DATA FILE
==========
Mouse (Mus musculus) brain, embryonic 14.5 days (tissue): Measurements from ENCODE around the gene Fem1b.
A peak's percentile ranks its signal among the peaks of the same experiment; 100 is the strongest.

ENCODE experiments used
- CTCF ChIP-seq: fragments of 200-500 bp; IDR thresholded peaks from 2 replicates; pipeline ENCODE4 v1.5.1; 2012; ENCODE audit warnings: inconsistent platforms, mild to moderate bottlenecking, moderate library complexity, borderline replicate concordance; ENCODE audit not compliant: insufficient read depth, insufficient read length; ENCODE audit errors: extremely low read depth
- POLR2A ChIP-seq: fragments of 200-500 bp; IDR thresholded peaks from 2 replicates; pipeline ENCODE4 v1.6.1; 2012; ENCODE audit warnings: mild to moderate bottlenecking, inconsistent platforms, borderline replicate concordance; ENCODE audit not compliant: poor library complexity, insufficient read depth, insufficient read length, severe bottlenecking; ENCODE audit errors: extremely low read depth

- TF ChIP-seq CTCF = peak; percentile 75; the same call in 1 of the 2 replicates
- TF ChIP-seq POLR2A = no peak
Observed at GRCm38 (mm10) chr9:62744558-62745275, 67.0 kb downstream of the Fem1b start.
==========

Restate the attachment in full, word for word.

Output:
Mouse (Mus musculus) brain, embryonic 14.5 days (tissue): Measurements from ENCODE around the gene Fem1b.
A peak's percentile ranks its signal among the peaks of the same experiment; 100 is the strongest.

ENCODE experiments used
- CTCF ChIP-seq: fragments of 200-500 bp; IDR thresholded peaks from 2 replicates; pipeline ENCODE4 v1.5.1; 2012; ENCODE audit warnings: inconsistent platforms, mild to moderate bottlenecking, moderate library complexity, borderline replicate concordance; ENCODE audit not compliant: insufficient read depth, insufficient read length; ENCODE audit errors: extremely low read depth
- POLR2A ChIP-seq: fragments of 200-500 bp; IDR thresholded peaks from 2 replicates; pipeline ENCODE4 v1.6.1; 2012; ENCODE audit warnings: mild to moderate bottlenecking, inconsistent platforms, borderline replicate concordance; ENCODE audit not compliant: poor library complexity, insufficient read depth, insufficient read length, severe bottlenecking; ENCODE audit errors: extremely low read depth

- TF ChIP-seq CTCF = peak; percentile 75; the same call in 1 of the 2 replicates
- TF ChIP-seq POLR2A = no peak
Observed at GRCm38 (mm10) chr9:62744558-62745275, 67.0 kb downstream of the Fem1b start.